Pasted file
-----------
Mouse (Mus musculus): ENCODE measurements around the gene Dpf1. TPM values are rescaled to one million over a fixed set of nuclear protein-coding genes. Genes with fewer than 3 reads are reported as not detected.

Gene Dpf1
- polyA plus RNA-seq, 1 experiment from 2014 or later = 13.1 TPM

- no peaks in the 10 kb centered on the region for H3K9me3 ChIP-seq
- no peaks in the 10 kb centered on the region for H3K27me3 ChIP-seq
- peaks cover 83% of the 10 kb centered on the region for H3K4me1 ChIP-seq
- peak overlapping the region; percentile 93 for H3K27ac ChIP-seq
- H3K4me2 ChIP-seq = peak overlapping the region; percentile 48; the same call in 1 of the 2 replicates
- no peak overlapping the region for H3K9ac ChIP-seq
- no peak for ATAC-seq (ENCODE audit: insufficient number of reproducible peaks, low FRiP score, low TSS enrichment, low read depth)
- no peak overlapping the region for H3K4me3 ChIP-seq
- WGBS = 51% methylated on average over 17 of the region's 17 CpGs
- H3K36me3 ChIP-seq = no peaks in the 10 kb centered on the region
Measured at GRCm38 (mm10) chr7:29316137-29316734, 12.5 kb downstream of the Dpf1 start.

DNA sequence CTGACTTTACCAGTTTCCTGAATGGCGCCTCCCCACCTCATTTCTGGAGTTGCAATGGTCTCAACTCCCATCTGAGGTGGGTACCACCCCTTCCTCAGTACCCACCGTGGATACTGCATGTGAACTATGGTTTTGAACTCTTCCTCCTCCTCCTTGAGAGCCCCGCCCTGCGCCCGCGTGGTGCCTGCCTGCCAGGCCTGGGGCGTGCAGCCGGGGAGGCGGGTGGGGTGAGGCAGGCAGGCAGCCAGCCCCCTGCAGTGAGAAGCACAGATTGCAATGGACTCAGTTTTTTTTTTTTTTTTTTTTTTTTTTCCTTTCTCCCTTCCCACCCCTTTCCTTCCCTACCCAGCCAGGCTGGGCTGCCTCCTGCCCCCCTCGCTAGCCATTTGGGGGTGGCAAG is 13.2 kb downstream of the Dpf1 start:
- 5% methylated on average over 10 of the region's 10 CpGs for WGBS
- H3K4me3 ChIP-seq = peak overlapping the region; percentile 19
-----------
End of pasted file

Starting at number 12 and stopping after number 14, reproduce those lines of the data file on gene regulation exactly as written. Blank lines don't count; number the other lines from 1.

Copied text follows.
- WGBS = 51% methylated on average over 17 of the region's 17 CpGs
- H3K36me3 ChIP-seq = no peaks in the 10 kb centered on the region
Measured at GRCm38 (mm10) chr7:29316137-29316734, 12.5 kb downstream of the Dpf1 start.